“The funding landscape has become increasingly crowded and RIKON is happy to work with companies to simply establish where they fit in this new landscape and determine which funding option is best for them. We are working hard to assist companies through the application process and secure the appropriate funding,” adds Mary Clare Curran, Commercial Manager, Business Strategy and Marketing at RIKON.

RIKON is already working with companies under these new funding streams as well as the more established Innovation Vouchers and, of course, larger funded projects.

Normally based at WIT’s ArcLabs research and innovation hub, the RIKON team has adapted its way of working and moved its services online. Its BizTech strategists specialise in solving business problems and creating commercial opportunities through pioneering research advancements across business strategy, innovation, design, operational excellence and technology optimisation. The RIKON mix of business strategists, technologists and design thinkers create, incubate and deliver a future business that produce extraordinary results and allow you to leapfrog your competition.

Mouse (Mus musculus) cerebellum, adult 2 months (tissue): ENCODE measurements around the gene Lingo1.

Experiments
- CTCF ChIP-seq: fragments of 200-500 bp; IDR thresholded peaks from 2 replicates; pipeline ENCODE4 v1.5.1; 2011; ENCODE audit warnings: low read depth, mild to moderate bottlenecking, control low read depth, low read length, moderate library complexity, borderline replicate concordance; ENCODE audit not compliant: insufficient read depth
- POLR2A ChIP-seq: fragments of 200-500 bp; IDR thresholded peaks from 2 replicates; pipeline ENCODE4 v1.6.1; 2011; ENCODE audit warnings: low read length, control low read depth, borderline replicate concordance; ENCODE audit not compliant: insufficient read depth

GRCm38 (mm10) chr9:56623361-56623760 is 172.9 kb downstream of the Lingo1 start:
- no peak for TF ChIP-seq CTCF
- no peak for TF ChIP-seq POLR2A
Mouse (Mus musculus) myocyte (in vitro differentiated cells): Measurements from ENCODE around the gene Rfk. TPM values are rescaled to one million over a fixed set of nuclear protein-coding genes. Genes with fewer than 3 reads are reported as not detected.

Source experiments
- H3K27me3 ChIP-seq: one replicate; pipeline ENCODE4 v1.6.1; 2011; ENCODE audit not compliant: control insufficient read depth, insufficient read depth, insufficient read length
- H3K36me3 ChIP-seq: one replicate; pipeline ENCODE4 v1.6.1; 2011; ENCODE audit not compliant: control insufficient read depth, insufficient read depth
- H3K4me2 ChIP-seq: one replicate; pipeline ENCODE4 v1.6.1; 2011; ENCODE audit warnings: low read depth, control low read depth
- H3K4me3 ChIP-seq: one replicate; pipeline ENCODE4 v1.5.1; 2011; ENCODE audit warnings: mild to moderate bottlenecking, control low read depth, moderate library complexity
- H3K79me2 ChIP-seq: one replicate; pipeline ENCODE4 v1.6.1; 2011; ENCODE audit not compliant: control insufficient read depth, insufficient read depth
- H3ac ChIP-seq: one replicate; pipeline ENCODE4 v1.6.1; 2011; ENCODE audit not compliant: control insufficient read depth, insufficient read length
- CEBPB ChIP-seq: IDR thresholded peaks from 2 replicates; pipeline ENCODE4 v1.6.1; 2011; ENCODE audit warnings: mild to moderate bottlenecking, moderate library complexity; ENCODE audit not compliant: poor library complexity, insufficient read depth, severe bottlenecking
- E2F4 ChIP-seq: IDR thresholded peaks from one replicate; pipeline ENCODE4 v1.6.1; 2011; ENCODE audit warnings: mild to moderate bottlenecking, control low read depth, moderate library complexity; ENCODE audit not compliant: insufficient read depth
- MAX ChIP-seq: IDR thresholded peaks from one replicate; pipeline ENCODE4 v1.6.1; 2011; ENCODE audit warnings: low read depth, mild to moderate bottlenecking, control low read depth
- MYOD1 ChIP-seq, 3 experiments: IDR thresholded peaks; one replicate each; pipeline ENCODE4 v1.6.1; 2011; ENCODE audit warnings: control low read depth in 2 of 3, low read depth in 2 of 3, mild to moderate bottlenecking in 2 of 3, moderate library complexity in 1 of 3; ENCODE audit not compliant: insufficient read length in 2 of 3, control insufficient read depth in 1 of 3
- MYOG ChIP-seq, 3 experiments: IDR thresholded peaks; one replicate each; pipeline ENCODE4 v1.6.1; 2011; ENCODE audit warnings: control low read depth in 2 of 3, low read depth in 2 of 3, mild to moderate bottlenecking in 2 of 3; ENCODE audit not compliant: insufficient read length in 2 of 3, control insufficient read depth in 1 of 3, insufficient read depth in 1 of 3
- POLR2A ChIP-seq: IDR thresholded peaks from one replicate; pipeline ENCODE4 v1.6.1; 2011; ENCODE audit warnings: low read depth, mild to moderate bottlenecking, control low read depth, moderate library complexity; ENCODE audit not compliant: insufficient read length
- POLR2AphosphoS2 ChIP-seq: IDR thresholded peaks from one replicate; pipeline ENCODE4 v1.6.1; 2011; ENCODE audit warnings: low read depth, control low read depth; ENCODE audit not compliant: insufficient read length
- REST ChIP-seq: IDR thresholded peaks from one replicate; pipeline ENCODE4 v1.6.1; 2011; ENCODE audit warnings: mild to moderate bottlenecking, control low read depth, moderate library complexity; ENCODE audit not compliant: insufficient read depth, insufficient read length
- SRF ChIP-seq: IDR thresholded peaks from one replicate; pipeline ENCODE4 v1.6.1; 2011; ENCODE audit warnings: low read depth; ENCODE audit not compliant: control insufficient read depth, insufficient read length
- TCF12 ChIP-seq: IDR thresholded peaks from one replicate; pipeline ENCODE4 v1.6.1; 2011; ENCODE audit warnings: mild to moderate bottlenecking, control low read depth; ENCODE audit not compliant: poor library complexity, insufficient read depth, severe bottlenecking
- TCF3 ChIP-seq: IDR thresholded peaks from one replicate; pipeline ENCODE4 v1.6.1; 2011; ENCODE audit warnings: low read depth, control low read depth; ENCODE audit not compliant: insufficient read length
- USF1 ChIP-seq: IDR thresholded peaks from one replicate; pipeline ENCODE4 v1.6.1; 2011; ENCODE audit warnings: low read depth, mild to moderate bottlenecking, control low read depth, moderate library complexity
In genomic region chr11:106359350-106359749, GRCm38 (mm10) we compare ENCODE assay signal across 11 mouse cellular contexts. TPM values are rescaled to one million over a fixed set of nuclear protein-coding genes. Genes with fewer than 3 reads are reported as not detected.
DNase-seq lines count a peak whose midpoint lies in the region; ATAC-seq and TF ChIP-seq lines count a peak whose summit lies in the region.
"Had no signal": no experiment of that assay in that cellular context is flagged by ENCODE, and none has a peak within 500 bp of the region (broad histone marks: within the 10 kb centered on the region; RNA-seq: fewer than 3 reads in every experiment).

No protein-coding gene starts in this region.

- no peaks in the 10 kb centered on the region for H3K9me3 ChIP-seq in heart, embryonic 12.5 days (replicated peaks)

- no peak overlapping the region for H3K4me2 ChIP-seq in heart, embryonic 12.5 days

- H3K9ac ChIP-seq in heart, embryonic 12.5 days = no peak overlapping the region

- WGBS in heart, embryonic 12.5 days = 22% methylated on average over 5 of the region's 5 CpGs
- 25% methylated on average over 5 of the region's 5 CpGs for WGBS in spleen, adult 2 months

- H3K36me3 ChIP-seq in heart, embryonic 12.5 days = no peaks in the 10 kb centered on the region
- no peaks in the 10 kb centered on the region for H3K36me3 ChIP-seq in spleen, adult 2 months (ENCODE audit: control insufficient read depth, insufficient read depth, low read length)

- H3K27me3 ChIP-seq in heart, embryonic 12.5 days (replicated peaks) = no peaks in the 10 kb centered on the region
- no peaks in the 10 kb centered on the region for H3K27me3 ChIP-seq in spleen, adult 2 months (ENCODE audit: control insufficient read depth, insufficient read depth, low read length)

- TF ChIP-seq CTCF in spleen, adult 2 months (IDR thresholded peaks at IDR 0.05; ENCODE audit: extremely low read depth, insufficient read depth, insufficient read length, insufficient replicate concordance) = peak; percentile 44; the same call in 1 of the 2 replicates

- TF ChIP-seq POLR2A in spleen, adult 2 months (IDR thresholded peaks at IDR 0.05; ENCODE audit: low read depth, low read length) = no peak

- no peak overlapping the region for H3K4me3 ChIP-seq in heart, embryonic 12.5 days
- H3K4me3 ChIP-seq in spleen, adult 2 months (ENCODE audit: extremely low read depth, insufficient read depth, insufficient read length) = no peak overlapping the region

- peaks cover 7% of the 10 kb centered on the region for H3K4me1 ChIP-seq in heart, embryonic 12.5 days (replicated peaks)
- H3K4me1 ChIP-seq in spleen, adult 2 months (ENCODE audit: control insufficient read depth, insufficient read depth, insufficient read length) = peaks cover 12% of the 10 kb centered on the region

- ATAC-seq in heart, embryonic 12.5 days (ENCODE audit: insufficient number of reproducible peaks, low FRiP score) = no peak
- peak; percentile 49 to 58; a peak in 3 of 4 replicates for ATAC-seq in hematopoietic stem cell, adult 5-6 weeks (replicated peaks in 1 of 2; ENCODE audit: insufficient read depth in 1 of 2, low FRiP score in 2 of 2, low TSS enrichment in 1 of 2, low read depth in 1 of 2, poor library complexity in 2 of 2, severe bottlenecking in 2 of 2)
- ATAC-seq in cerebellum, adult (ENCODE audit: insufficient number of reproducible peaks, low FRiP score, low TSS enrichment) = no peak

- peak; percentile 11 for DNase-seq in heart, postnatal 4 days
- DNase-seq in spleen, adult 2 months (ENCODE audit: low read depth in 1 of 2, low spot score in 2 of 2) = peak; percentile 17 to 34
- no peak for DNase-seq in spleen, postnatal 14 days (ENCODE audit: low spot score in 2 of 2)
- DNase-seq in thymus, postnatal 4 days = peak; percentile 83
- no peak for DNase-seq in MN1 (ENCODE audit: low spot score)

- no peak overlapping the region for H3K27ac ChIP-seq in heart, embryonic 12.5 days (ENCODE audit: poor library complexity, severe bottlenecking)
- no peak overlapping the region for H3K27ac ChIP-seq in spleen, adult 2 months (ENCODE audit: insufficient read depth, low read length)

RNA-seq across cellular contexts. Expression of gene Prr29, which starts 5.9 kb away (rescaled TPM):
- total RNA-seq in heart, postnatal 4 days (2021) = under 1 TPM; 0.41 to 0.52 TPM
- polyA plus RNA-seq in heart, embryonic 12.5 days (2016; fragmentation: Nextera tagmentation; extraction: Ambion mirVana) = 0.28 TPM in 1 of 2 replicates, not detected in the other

“Our experience is that client companies have been happy to adapt to a new way of working with us and we hope to continue to provide support and advice to as many businesses as possible in the coming months,” adds Dr Lynch.

TablepaySCNE are delighted to announce a brand new feature specifically targeted to support and facilitate the safe reopening of Restaurants and Bars amidst the COVID-19 Pandemic.

Tablepay is a brand new addition to the app, that will allow customers to safely Order, Pay For and Receive their Food & Drink directly to their table. It comes at a time where, in a world of social distancing, contactless options have never been more prevalent and SCNE hope that in providing a safe, yet highly convenient option for customers, it will play a great role in restoring confidence and peace of mind when revisiting Waterford’s fantastic hospitality and tourism sector in the very near future. 

Similarly, this has been an extremely stressful and turbulent time for the amazing Waterford venues and in light of this, SCNE wants to help, which is why this brand new, easy-to-use, TablePay technology will be offered to all Waterford venues completely FREE of charge during the midst of this pandemic. Venues simply upload and provide their amazing existing offerings to SCNE’s system and they handle everything else.